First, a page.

Well, back to more appetizing subjects. Once we got just past the first monastery, we stopped for lunch. We had purchased peanut butter, jelly, and some other things to make lunch with, and drinks. As we ate, a steady stream of porters passed us, carrying things up the mountain — supplies they were bringing apparently for a hotel that was being constructed at the summit. We had leftovers, and we shared our surplus with some of these men, who had been curiously eyeing our Western food. During the ensuing conversation, we learned that the journey took them all day, carrying large packs on their backs. Once they were at the top, they would re-load with things to carry back down and make the return journey by nightfall. For their day’s work of lugging stuff up and down the mountain, from the base to the top, they were paid 70 RMB. About $10 U.S. Most of them were carrying bundles and baskets that were strapped on their backs. The man with the most impressive (and memorable for me) load was a man who was carrying what looked like a pack of aluminum strips that were about ten feet long, extending well over his head. I wasn’t quite sure how he would possibly manage such a load, and indeed he did seem to have a groaningly hard time picking himself up to move along, following his snack of peanut butter and jelly with us.
I mentioned the steep drop off on either side of the path on Hua Shan. This drop off was, in fact, the reason I did not journey to the top of the mountain. About an hour after we finished our lunch, we had hiked up a good ways, part of that some stairs that seemed to go straight up the side of the steep mountain face. Then, we got to a relatively flat walkway traversing the summit of the ridge, with the steep drop off on either side. About the same time, a hard wind blew in, with some rain. The wind from this minor, short lived gale was gusty, dramatic, and frightening. As a bit of rain was falling, the stone path began to feel very slippery. Though we were holding tight to six year old Munchkin (who was herself being very cautious), and though there were solidly fastened chain guard rails to hold onto, I became worried about slipping, and Munchkin became afraid that she might be blown off the mountain. The two of us were happy to turn around and wait near the cable car entrance. Just so that Sarah wouldn’t have to carry it, I took Sarah’s backpack with us to wait. Jim also felt a bit uncomfortable, so he went back down with Munchkin and me to wait in a sitting area near the first monastary. After the two of us were alone with Munchkin, we found it a bit amusing that passers-by all assumed Jim was Munchkin’s father, and began asking his permission to take her picture.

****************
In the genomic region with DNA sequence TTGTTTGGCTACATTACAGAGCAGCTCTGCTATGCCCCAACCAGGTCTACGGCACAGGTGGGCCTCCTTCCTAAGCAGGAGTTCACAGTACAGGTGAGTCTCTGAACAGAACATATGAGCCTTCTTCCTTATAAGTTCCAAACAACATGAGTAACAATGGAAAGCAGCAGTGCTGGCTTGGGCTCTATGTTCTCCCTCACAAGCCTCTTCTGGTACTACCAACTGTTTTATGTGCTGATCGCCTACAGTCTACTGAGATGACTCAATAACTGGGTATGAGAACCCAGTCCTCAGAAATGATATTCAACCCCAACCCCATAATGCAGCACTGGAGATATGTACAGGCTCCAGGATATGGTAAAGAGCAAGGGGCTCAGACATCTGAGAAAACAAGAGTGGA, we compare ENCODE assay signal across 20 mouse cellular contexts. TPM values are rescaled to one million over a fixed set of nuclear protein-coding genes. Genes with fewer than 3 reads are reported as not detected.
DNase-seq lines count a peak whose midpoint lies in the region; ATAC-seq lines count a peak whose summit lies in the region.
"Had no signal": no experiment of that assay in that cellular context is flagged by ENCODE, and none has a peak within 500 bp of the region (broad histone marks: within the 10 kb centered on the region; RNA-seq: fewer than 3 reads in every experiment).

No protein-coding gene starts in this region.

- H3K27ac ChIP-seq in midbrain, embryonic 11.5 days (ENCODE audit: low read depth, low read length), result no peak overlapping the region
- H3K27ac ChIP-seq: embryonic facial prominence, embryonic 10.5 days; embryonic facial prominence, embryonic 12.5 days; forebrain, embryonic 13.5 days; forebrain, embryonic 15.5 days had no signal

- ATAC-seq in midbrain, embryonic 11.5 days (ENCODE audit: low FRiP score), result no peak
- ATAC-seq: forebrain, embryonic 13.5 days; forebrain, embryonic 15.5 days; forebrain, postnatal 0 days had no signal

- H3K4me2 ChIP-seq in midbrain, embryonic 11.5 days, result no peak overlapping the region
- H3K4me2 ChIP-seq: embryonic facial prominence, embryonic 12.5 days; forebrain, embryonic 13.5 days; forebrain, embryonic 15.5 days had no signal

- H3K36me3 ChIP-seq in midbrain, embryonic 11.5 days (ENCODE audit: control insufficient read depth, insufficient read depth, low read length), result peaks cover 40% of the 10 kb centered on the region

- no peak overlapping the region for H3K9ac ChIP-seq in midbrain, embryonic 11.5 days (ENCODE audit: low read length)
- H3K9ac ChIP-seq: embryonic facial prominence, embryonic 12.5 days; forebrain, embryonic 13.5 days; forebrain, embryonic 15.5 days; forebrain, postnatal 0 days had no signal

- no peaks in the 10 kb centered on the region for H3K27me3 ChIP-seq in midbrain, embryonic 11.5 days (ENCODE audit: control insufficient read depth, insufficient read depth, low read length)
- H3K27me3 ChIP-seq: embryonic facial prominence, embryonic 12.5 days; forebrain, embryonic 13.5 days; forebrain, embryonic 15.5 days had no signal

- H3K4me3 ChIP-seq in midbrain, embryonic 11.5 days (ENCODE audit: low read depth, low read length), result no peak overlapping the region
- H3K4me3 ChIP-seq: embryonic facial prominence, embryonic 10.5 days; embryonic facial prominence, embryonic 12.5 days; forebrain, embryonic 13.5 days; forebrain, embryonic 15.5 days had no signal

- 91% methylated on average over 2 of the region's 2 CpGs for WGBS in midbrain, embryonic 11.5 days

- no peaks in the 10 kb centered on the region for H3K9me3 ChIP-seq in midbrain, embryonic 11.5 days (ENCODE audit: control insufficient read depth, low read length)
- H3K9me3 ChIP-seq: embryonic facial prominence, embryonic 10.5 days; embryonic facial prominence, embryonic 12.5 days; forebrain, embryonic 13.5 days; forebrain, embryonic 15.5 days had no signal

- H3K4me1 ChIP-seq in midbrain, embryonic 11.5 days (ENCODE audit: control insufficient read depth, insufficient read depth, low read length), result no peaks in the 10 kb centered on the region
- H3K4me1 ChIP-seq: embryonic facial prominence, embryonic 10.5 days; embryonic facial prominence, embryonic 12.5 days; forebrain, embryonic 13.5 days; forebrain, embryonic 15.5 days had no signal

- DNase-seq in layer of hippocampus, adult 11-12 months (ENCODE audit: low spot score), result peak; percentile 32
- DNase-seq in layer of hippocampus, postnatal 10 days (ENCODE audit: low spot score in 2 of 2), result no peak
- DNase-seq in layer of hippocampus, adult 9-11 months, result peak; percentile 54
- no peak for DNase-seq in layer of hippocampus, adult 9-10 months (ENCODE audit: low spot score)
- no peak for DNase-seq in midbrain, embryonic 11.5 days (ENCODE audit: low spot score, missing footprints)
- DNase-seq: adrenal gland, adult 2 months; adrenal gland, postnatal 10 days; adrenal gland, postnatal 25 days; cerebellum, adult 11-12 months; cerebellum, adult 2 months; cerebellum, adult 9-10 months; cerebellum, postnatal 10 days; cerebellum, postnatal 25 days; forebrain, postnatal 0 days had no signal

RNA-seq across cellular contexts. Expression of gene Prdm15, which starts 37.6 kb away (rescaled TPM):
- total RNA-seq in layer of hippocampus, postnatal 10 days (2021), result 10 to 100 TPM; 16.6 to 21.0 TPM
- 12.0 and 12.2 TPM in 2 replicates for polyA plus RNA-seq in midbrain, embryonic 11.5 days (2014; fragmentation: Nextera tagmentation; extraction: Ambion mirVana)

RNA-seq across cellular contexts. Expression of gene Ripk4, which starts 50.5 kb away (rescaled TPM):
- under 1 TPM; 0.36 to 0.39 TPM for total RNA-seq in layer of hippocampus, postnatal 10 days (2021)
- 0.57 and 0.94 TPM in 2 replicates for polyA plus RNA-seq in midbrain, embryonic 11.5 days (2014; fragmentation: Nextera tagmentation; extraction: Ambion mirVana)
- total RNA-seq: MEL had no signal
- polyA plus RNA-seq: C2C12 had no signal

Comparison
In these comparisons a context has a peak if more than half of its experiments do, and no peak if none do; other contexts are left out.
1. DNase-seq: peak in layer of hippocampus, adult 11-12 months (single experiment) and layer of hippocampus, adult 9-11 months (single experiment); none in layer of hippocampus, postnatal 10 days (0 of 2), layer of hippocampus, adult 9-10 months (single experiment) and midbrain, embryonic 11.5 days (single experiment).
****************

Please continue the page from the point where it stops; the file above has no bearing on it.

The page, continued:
We’ve noted before that Munchkin is the object of quite a bit of attention because of her light hair and light eyes. The word for a child who looks like Munchkin translates as "foreign doll." Munchkin consented to sit to have her picture made with one, particularly friendly lady from Thailand. But then, someone else saw it, and the idea spread like wildfire. We should have charged money, because she would have been rich from the photo shoots. After about forty people took her picture, it seemed, their tour group from Thailand finally passed and we were relieved to be alone again at our resting spot. And then, about five minutes later, the next tour group came along, with another request to have a picture made with the cute western child. To say that Munchkin was ungracious was an understatement. She was downright rude.
Most of the time, the Chinese are genuinely friendly and warm, and these people were no exception. Some foreigners get angry and yell when people try to dote on their children, but we can almost always see that the friendliness is genuine and we try to respond kindly, even when we do not consent to the kissing or whatever. At the time, as Munchkin was being so hostile to such friendly people, I was just a bit sad that I lacked the language skill to explain that she had just sat through having her picture made with about 40 different people to explain her fussiness. All I could do was say, "Bu keyi," which means "don’t agree." While continuing to wait, we helped Munchkin escape the advancing crowds by going to the browse the monastery, where we got a small snack and bought some postcards. They seemed to be doing a big business selling hot food as well, but it looked very unappetizing. We then killed a bit more time, waiting for our group, by finally consenting to purchase from one of the souvenir hawkers a medal for Munchkin that says in Chinese, "I climbed to the top of Hua Shan" on one side and has her name and the date inscribed on the other side. It was a good purchase; she loves it and keeps it in her jewelry box.
But after waiting a few hours, about 4 PM the mountain began to feel rather cold and windy, as well as boring. Jim and I decided to take the cable car back down to the bottom of the mountain, where there was a village full of tourist shops that we could at least meander through to kill our boredom. There was a brief moment of "too much" excitement in one of the shops when one of the shopkeepers absconded with Munchkin, with mommy and Jim chasing after in protest. Often a shopkeeper will think Munchkin is so cute that they just want to hold her, dote on her and give her a toy. It became apparent that this particular shopkeeper had a different motive — she hoped to convince Munchkin that she couldn’t live without a particular a toy and thereby forcing mommy to fork over cash to pay for the toy. A sternly upset mommy regained possession of her child (or maybe even Jim did it, I can’t remember) and firmly refused to play along with this manipulation, even though Munchkin did, indeed, beg for us to buy the toy the shopkeeper had so "kindly" offered to her as if it were a gift.